Your browser does not support javascript:   Search for gard hereSearch for news-and-events here.

Diseases

Genetic and Rare Diseases Information Center (GARD)

Print friendly version

Occipital horn syndrome


Other Names for this Disease
  • Cutis laxa X-linked
  • EDS IX (formerly)
  • Ehlers-Danlos syndrome, occipital horn type (formerly)
  • OHS
See Disclaimer regarding information on this site. Some links on this page may take you to organizations outside of the National Institutes of Health.

Overview



What is occipital horn syndrome?

Is genetic testing available for occipital horn syndrome?


What is occipital horn syndrome?

Occipital horn syndrome (OHS) is characterized by sagging and non-stretchy skin (cutis laxa), wedge-shaped calcium deposits in a bone at the base of the skull (occipital bone), coarse hair, and loose joints.  Individuals with OHS are said to have normal or slightly reduced intelligence.[1] This condition is considered to be a mild type of Menkes diseases, which affects copper levels in the body.  Occipital horn syndrome may be caused by mutations in the ATP7A gene, and it is inherited in an x-linked recessive pattern.[2]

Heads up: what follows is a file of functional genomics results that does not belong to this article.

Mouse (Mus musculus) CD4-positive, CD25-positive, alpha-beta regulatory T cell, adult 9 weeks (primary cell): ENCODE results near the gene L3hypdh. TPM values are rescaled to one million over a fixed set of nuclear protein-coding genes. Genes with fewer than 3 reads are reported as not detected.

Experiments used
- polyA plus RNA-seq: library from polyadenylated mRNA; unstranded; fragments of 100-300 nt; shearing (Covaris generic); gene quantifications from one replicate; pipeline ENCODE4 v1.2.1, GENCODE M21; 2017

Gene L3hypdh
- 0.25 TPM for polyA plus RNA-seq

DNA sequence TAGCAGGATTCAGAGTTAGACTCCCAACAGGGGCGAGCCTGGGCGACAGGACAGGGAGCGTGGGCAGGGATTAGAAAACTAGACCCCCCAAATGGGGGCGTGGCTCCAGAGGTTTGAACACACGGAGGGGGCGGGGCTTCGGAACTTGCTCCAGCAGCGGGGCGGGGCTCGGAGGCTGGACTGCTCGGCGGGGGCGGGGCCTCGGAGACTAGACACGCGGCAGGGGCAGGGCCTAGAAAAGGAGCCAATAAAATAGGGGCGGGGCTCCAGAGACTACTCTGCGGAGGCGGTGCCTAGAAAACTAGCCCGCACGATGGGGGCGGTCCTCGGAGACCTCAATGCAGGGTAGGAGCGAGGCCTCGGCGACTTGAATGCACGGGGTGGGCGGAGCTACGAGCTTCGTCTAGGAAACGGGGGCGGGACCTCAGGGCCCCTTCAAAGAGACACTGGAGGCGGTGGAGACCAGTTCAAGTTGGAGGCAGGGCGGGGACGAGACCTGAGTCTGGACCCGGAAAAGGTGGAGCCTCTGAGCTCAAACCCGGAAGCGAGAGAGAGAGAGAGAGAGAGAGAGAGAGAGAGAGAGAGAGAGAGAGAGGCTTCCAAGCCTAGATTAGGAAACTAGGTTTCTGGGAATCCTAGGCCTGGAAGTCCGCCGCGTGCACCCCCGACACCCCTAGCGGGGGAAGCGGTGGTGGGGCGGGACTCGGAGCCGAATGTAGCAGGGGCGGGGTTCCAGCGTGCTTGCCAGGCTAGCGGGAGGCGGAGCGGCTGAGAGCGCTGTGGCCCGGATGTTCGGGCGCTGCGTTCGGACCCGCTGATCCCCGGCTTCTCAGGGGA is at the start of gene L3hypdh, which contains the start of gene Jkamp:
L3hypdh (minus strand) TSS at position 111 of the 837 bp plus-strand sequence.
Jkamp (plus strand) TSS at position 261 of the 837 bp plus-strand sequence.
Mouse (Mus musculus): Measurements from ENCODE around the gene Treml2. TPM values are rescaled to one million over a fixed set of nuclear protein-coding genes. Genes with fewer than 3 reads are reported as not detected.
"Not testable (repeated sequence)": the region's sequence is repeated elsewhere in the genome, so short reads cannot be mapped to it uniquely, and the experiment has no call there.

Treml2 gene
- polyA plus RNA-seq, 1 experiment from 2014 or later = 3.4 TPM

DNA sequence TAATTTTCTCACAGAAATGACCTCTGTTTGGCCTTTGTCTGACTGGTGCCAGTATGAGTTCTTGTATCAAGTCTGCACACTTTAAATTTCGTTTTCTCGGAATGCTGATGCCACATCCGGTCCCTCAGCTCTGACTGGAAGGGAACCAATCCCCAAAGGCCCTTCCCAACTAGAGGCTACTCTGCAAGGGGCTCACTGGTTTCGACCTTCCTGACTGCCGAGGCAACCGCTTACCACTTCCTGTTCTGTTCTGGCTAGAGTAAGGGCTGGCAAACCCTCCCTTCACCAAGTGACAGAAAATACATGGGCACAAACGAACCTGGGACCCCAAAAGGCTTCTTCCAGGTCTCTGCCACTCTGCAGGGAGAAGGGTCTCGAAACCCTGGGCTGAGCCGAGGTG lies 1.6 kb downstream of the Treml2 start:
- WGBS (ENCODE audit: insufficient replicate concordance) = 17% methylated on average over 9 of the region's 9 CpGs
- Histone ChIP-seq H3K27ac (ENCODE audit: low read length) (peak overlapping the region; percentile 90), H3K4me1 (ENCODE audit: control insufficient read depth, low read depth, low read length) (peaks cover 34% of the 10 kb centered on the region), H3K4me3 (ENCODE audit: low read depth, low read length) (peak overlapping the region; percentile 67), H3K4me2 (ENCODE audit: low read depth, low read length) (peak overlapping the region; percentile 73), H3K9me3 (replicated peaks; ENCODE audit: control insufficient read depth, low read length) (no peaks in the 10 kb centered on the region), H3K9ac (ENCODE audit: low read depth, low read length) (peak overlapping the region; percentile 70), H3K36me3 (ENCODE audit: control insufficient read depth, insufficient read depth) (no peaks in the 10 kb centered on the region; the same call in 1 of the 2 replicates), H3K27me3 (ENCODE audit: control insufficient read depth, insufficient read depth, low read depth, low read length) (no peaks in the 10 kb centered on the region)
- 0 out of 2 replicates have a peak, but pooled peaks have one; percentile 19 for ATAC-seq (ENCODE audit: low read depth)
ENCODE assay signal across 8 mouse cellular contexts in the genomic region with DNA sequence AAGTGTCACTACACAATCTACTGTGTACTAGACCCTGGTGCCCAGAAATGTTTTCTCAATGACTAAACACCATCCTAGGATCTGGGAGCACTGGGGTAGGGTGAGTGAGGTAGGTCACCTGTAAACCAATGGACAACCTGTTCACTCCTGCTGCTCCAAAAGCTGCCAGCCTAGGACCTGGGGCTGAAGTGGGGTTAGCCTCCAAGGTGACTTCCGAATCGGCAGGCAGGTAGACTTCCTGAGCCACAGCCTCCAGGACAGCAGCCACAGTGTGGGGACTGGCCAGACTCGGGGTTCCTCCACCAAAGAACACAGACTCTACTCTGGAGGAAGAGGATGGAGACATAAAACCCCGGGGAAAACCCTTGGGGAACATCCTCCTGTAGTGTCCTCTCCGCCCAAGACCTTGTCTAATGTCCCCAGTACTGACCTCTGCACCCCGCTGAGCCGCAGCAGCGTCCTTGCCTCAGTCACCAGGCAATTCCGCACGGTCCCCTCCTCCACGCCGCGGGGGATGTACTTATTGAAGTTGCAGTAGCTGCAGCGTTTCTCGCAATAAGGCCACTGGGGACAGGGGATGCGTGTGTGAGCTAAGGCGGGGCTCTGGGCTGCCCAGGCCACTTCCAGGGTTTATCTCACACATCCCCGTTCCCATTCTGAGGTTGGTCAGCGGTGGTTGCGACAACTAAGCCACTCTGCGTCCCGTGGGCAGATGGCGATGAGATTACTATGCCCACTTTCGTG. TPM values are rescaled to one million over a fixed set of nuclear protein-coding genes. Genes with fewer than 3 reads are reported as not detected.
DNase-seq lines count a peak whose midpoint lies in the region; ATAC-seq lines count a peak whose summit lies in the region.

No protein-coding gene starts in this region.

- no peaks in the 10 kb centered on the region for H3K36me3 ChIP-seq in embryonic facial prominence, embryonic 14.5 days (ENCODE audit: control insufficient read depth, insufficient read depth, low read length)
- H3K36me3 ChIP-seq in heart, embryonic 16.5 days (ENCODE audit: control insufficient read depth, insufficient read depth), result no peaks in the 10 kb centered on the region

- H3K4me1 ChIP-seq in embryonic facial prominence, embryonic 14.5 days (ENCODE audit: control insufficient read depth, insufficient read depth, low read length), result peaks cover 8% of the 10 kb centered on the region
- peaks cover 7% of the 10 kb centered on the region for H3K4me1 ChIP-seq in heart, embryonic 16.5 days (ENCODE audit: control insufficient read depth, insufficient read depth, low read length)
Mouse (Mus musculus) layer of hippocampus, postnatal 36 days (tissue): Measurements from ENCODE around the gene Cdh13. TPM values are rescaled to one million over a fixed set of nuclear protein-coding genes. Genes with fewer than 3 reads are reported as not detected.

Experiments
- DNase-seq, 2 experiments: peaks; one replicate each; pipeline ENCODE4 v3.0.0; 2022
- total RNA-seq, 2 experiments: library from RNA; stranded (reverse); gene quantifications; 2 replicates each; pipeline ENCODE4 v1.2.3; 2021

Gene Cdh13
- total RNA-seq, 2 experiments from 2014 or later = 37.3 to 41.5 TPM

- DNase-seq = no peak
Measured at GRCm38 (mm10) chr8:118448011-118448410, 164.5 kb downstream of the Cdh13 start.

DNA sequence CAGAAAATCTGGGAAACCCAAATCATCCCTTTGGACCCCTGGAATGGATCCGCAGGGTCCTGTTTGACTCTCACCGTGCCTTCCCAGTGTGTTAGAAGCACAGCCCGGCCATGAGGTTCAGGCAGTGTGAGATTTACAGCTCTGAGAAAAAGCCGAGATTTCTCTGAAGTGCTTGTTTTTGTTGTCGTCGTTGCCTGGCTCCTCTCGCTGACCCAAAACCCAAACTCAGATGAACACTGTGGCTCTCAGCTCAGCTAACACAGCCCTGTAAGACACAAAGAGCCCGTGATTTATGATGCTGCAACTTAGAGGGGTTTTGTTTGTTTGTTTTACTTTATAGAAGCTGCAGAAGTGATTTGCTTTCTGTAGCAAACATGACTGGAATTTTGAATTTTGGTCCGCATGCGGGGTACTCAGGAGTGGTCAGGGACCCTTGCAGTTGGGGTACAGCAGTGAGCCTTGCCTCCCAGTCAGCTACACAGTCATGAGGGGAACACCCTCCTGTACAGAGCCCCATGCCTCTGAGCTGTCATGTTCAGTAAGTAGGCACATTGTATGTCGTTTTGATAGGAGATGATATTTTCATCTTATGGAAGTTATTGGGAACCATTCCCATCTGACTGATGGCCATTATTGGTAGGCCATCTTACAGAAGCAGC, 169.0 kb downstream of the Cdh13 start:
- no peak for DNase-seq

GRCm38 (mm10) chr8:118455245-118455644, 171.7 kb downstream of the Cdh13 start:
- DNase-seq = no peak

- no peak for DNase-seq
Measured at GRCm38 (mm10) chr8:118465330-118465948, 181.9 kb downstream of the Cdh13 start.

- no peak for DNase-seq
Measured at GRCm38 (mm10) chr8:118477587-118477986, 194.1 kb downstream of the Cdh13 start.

Last updated: 2/2/2012

Is genetic testing available for occipital horn syndrome?

GeneTests lists laboratories offering clinical genetic testing for occipital horn syndrome.  Clinical genetic tests are ordered to help diagnose a person or family and to aid in decisions regarding medical care or reproductive issues. Talk to your health care provider or a genetic professional to learn more about your testing options.
Last updated: 2/2/2012

References
  1. US National Library of Medicine. Cutis laxa. Genetics Home Reference. June 2009; http://ghr.nlm.nih.gov/condition/cutis-laxa. Accessed 1/31/2012.
  2. Kaler S.. ATP7A-Related Copper Transport Disorders. GeneReviews. October 14, 2010; http://www.ncbi.nlm.nih.gov/books/NBK1413/#top. Accessed 1/31/2012.